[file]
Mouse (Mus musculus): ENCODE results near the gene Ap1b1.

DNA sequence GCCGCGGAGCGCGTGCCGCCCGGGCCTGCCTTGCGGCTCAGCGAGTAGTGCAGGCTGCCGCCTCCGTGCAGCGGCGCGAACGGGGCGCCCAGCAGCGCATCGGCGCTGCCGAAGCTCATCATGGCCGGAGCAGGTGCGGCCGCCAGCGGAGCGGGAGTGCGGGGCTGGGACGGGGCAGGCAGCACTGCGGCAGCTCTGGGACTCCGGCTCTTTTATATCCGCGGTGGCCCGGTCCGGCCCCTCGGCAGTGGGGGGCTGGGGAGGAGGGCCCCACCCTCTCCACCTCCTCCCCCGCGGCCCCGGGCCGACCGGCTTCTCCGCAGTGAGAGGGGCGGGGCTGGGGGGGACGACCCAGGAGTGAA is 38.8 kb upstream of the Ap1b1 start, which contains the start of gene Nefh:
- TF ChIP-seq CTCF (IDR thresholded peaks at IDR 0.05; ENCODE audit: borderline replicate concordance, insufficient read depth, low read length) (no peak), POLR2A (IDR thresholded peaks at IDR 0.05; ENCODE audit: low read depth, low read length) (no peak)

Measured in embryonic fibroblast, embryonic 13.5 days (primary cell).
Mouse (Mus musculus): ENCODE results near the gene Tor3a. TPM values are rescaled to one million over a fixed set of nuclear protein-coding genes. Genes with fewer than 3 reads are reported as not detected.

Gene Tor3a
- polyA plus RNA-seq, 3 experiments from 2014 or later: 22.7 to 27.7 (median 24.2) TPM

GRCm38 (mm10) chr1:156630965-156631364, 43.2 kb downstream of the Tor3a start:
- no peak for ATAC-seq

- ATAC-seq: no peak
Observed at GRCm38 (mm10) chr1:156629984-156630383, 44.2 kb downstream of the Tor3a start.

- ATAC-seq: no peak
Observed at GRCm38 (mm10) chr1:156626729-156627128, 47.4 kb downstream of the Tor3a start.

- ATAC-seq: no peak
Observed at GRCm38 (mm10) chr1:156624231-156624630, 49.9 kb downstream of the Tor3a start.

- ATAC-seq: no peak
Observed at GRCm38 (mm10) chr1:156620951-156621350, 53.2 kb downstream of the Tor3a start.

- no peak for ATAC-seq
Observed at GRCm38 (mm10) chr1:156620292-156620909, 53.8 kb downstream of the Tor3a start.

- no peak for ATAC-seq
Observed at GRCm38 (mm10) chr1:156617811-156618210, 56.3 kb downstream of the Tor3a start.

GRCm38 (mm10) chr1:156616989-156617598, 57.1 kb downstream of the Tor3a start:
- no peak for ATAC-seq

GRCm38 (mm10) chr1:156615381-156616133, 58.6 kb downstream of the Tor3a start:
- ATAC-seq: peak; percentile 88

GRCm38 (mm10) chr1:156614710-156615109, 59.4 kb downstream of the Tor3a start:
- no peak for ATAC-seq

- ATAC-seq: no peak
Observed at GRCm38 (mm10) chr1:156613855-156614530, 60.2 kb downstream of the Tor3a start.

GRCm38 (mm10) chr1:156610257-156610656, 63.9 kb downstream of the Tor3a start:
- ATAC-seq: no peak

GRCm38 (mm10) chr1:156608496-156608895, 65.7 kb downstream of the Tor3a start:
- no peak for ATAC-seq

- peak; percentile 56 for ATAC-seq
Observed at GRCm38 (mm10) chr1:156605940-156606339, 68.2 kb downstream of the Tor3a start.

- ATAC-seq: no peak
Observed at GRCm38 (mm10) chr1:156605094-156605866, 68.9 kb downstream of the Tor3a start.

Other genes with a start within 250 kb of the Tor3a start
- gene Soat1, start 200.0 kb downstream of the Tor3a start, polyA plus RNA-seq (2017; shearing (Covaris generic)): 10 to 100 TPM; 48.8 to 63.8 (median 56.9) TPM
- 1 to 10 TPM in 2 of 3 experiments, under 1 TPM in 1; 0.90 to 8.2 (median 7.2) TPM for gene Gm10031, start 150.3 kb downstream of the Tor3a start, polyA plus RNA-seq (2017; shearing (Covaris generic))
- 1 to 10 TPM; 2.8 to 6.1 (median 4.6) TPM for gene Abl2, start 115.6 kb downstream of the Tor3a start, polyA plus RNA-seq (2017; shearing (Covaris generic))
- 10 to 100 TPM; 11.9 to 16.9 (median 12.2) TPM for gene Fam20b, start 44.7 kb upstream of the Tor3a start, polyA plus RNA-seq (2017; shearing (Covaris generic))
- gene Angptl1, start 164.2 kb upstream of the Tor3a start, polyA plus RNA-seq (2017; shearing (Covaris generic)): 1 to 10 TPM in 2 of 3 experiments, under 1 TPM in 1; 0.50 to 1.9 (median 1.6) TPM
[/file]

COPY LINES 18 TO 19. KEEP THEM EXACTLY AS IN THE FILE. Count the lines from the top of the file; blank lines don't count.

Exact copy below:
- no peak for ATAC-seq
Observed at GRCm38 (mm10) chr1:156620292-156620909, 53.8 kb downstream of the Tor3a start.